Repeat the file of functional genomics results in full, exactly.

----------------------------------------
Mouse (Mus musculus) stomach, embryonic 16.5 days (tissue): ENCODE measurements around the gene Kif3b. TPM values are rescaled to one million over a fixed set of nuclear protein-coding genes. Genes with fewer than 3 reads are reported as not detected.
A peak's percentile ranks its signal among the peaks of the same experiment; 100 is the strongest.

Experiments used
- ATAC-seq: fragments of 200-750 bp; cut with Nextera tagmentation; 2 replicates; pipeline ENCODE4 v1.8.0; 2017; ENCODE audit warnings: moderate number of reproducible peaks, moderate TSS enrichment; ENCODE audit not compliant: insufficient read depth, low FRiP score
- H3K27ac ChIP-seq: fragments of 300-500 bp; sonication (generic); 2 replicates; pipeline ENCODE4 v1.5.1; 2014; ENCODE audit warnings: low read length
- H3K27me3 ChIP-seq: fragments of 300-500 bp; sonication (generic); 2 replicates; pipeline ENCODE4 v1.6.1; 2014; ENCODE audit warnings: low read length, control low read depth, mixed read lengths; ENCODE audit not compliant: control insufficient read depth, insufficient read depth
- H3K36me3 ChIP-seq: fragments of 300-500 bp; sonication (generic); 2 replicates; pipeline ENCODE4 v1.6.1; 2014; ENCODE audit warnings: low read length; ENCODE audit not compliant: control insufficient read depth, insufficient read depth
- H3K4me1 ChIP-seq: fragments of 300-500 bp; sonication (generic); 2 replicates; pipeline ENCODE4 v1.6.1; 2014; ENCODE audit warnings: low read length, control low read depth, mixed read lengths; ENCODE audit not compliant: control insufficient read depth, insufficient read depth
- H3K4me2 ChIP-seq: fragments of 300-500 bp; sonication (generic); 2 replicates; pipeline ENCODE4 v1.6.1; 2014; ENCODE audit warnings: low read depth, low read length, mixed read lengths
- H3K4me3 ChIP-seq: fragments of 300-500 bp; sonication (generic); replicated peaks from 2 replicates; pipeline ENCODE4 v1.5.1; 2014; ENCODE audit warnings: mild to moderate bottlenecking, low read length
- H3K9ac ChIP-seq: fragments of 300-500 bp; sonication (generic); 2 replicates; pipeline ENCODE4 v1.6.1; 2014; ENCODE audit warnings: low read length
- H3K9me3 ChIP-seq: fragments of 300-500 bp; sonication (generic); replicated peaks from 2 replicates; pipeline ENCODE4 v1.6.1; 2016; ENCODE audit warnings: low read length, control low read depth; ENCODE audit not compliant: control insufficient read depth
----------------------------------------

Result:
Mouse (Mus musculus) stomach, embryonic 16.5 days (tissue): ENCODE measurements around the gene Kif3b. TPM values are rescaled to one million over a fixed set of nuclear protein-coding genes. Genes with fewer than 3 reads are reported as not detected.
A peak's percentile ranks its signal among the peaks of the same experiment; 100 is the strongest.

Experiments used
- ATAC-seq: fragments of 200-750 bp; cut with Nextera tagmentation; 2 replicates; pipeline ENCODE4 v1.8.0; 2017; ENCODE audit warnings: moderate number of reproducible peaks, moderate TSS enrichment; ENCODE audit not compliant: insufficient read depth, low FRiP score
- H3K27ac ChIP-seq: fragments of 300-500 bp; sonication (generic); 2 replicates; pipeline ENCODE4 v1.5.1; 2014; ENCODE audit warnings: low read length
- H3K27me3 ChIP-seq: fragments of 300-500 bp; sonication (generic); 2 replicates; pipeline ENCODE4 v1.6.1; 2014; ENCODE audit warnings: low read length, control low read depth, mixed read lengths; ENCODE audit not compliant: control insufficient read depth, insufficient read depth
- H3K36me3 ChIP-seq: fragments of 300-500 bp; sonication (generic); 2 replicates; pipeline ENCODE4 v1.6.1; 2014; ENCODE audit warnings: low read length; ENCODE audit not compliant: control insufficient read depth, insufficient read depth
- H3K4me1 ChIP-seq: fragments of 300-500 bp; sonication (generic); 2 replicates; pipeline ENCODE4 v1.6.1; 2014; ENCODE audit warnings: low read length, control low read depth, mixed read lengths; ENCODE audit not compliant: control insufficient read depth, insufficient read depth
- H3K4me2 ChIP-seq: fragments of 300-500 bp; sonication (generic); 2 replicates; pipeline ENCODE4 v1.6.1; 2014; ENCODE audit warnings: low read depth, low read length, mixed read lengths
- H3K4me3 ChIP-seq: fragments of 300-500 bp; sonication (generic); replicated peaks from 2 replicates; pipeline ENCODE4 v1.5.1; 2014; ENCODE audit warnings: mild to moderate bottlenecking, low read length
- H3K9ac ChIP-seq: fragments of 300-500 bp; sonication (generic); 2 replicates; pipeline ENCODE4 v1.6.1; 2014; ENCODE audit warnings: low read length
- H3K9me3 ChIP-seq: fragments of 300-500 bp; sonication (generic); replicated peaks from 2 replicates; pipeline ENCODE4 v1.6.1; 2016; ENCODE audit warnings: low read length, control low read depth; ENCODE audit not compliant: control insufficient read depth